Climate, Hygge And Flexicurity: Five Things To Know About Denmark
Voters in Denmark and its two autonomous territories, the Faroe Islands and Greenland, head to the polls on Wednesday to vote in an election expected to unseat the right-wing government
Some of the issues dominating the campaign -- in a country that sees itself as a champion of the good life -- have included concerns over the climate, defending the welfare state and immigration.
- Climate concern - In the small country, which has a generally good record when it comes to limiting emissions but is also one of the world's largest pork producers, 57 percent of voters believe the next government needs to make climate a priority, according to a Gallup poll published in February.
Among voters aged between 18 and 35 years, the figure is 69 percent.
The country has already started going green, with 34.9 percent of its energy produced by renewable sources. The average among OECD countries is 10.2 percent.
In Greenland, an Arctic island territory nine times the size of the UK, the effects of global warming are already noticeable, with the rate of ice melting increasing fourfold between 2003 and 2013.
- Immigration restrictions - Denmark has a population of 5.6 million, with one out of 10 inhabitants born abroad. Between 2010 and 2015, the number of asylum applications quadrupled to 21,316 and the country responded by re-introducing border controls, which the sitting government wants to make permanent, and tightened already strict conditions for approval.
In the first quarter of 2019, 620 people applied for asylum in the country, the lowest number since 2008.
The outgoing right-wing minority government, which relies on the informal support in parliament of the far-right Danish People's Party (DF), boasts that it has adopted 114 policies restricting immigration, including a provision allowing for the seizure of valuable assets of migrants entering the country, although it has only been applied 10 times.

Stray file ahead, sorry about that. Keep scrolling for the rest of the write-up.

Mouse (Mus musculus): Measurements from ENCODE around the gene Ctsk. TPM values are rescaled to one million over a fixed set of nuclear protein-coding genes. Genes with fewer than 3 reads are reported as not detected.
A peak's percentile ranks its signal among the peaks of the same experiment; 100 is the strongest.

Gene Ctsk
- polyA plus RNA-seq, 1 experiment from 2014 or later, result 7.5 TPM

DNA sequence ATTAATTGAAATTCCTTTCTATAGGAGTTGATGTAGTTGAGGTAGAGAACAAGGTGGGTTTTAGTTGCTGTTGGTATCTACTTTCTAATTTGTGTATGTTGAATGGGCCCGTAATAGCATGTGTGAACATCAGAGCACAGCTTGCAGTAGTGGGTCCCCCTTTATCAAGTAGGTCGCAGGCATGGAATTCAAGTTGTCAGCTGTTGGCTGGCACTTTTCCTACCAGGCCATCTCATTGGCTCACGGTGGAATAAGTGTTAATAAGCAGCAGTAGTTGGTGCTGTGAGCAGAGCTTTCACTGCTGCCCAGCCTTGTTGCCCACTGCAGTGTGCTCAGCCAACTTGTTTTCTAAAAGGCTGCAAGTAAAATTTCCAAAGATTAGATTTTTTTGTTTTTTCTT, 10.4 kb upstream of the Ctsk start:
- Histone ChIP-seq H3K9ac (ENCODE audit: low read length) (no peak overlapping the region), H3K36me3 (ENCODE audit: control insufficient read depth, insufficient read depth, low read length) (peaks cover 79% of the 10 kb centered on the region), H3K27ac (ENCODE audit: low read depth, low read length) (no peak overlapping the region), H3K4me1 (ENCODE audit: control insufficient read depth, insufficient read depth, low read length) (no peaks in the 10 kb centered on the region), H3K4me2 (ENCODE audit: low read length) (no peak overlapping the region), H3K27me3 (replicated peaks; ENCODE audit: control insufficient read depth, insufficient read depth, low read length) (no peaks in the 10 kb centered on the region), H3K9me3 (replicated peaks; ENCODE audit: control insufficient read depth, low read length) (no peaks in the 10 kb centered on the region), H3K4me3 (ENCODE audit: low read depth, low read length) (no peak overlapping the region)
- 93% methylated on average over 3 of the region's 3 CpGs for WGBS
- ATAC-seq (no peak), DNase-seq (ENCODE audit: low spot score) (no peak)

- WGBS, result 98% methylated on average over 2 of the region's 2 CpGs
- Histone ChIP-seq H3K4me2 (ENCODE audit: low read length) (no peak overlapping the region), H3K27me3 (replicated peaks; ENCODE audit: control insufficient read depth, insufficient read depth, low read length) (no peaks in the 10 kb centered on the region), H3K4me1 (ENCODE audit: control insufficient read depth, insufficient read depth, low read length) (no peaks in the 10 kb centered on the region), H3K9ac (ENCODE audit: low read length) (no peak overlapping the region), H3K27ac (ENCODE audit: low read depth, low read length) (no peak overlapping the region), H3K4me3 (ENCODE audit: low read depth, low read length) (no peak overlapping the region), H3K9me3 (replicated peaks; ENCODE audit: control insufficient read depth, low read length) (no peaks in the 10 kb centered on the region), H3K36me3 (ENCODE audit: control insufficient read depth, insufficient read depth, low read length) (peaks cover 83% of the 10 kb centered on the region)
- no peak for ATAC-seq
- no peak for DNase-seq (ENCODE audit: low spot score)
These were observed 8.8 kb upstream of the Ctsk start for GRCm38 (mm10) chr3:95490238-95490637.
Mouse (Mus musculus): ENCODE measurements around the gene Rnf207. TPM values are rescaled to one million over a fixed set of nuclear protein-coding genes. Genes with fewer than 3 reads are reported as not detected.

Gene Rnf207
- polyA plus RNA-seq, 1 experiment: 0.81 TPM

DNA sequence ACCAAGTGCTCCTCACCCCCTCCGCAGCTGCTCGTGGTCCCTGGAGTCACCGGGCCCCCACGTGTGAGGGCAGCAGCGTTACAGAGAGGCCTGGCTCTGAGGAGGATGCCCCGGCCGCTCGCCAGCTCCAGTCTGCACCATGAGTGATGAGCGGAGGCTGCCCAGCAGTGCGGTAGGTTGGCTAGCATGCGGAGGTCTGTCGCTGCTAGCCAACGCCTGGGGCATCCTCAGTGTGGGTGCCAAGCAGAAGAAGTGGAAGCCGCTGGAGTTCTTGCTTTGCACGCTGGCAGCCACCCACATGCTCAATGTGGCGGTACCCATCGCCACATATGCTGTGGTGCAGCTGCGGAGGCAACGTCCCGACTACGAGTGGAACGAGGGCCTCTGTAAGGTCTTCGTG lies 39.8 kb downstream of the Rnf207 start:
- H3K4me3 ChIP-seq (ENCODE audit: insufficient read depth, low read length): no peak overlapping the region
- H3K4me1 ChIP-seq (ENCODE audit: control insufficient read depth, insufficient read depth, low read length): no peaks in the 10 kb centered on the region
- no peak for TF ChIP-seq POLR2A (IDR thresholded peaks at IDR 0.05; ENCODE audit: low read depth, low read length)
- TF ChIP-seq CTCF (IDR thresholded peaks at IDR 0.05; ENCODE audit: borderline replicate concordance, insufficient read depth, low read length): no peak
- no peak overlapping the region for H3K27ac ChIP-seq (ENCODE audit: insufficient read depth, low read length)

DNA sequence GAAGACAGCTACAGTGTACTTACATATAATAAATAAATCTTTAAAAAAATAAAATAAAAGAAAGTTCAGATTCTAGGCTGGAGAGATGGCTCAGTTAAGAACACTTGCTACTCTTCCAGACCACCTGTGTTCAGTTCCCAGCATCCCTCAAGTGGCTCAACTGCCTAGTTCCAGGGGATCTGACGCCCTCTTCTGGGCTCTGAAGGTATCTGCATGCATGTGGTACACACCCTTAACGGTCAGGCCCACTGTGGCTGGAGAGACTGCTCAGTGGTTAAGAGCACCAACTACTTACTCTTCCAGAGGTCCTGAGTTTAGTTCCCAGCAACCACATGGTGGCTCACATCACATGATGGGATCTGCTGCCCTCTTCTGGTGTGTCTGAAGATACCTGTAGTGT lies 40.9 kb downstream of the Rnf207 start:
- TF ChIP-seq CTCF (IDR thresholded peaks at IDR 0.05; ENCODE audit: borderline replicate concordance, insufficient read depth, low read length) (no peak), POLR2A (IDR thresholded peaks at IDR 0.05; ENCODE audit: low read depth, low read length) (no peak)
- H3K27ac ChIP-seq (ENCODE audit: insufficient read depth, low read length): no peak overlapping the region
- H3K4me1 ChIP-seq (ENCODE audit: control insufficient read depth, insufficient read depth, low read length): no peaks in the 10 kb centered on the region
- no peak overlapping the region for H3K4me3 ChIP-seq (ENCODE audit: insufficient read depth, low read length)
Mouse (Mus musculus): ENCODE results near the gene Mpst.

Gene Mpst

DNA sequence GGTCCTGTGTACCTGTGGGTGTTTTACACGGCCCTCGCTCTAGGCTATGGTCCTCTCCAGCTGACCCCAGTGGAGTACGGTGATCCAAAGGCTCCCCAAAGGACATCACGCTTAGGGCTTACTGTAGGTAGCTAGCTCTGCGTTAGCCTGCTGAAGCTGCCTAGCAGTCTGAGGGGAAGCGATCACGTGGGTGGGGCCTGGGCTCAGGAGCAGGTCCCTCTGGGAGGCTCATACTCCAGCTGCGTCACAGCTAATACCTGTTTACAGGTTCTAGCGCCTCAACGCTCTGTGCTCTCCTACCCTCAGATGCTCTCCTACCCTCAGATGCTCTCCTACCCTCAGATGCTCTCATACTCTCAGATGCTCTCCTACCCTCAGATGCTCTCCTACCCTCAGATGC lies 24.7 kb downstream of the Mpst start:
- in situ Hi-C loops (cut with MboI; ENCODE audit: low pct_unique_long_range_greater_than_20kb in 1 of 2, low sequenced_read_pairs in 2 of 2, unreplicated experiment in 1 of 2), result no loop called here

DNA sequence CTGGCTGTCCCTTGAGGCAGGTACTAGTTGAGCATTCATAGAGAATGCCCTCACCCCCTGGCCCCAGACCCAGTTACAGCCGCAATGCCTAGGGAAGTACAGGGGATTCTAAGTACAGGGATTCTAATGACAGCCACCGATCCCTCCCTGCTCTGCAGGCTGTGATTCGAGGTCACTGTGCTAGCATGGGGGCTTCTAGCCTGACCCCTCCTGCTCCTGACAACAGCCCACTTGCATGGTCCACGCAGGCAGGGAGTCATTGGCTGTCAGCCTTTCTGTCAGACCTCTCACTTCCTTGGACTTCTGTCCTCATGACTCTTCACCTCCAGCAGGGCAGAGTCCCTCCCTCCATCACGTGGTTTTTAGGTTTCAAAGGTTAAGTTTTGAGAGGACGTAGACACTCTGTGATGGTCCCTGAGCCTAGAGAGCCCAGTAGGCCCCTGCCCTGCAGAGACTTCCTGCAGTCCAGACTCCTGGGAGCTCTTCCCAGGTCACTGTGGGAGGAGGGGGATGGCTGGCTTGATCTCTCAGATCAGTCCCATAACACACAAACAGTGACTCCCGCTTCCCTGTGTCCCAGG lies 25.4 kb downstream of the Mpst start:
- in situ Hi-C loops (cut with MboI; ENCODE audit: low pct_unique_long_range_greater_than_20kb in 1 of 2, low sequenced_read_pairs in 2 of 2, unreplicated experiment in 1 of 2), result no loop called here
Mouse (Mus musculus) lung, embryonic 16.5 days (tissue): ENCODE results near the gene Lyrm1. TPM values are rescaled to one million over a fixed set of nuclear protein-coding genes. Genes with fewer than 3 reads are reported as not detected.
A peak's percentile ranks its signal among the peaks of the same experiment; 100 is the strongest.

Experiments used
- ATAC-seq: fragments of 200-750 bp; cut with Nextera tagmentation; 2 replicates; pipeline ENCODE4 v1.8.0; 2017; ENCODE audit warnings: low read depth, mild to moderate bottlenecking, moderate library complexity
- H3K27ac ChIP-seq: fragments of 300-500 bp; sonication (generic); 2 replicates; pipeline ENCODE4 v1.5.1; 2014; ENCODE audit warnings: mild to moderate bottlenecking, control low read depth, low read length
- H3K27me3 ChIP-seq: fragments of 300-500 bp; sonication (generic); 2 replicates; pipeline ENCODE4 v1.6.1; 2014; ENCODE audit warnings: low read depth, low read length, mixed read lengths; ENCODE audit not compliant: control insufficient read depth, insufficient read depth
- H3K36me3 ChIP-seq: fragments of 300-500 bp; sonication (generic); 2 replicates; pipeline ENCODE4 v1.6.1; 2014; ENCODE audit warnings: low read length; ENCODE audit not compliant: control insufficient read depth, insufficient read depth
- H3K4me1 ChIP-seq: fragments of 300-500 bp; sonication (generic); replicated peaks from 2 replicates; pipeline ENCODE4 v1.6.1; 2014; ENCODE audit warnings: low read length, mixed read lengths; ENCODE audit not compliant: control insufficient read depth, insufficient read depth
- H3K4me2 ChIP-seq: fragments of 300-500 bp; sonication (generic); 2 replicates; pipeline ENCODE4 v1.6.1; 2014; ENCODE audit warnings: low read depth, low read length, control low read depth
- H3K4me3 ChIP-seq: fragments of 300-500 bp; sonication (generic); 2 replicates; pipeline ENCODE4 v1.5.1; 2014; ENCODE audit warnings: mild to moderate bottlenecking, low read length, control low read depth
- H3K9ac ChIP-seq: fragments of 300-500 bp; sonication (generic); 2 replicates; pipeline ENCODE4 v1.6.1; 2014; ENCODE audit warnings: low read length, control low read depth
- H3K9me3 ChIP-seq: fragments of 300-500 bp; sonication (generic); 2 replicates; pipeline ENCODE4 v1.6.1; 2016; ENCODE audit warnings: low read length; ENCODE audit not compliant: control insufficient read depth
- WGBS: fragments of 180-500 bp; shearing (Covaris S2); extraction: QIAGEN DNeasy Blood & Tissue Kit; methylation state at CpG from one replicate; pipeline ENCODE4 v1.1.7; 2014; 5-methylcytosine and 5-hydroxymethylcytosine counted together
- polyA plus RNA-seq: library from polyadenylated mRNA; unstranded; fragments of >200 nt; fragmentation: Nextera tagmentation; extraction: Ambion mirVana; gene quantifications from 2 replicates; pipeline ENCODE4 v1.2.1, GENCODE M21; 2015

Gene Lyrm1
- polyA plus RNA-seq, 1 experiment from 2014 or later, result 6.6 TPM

In addition to DF, which has wielded broad influence on Danish politics since 2001, two other far-right parties are in the running and opinion polls suggest they could gain seats in Denmark's parliament, the Folketing.
Anti-immigration sentiment has also rubbed off on most of the political establishment, with the centre-left Social Democrats, predicted to take over government, promising to stay the course on immigration.
According to the European Commission's Eurobarometer, 30 percent of Danes say immigration is their main concern, nine percentage points over the European average.
Access to education and health care is free of charge, and a normal work week is 37 hours.
A staunch defence of freedom of expression is a cornerstone of Danish society, which is modern and progressive.
Homosexuality was for instance decriminalised in 1933 and the country was also the first in the world to recognise same-sex unions with the creation of registered partnership in 1989. Same-sex marriages were then introduced in 2011.
One of the capital Copenhagen's landmarks is the libertarian neighbourhood of Christiania, which has been the home of a self-managed community since 1971 known for its overt narcotics trade.
At the core of the Danish model is the concept of "flexisecurity", allowing companies to easily lay off employees who then receive generous unemployment benefits and social services.
According to Eurobarometer, unemployment is only a concern for five percent of Danes, and the unemployment rate stands at 3.7 percent.
- Land of hygge - The second happiest people in the world, according to a recent UN report, the Danes follow the gospel of "hygge", a concept that stresses the feeling of comfort and coziness that can be found in everyday situations.
In Danish culture, everyone is expected to participate in working for the common good, which contributes to a sense of belonging and duty among citizens. In the previous legislative elections, voter turnout was 86 percent.
While most of Denmark's inhabitants are generally satisfied with their lives, they are also among the world's largest consumers of anti-depressants, with 77 tablets per 1,000 people swallowed everyday, well above the OECD average of 60.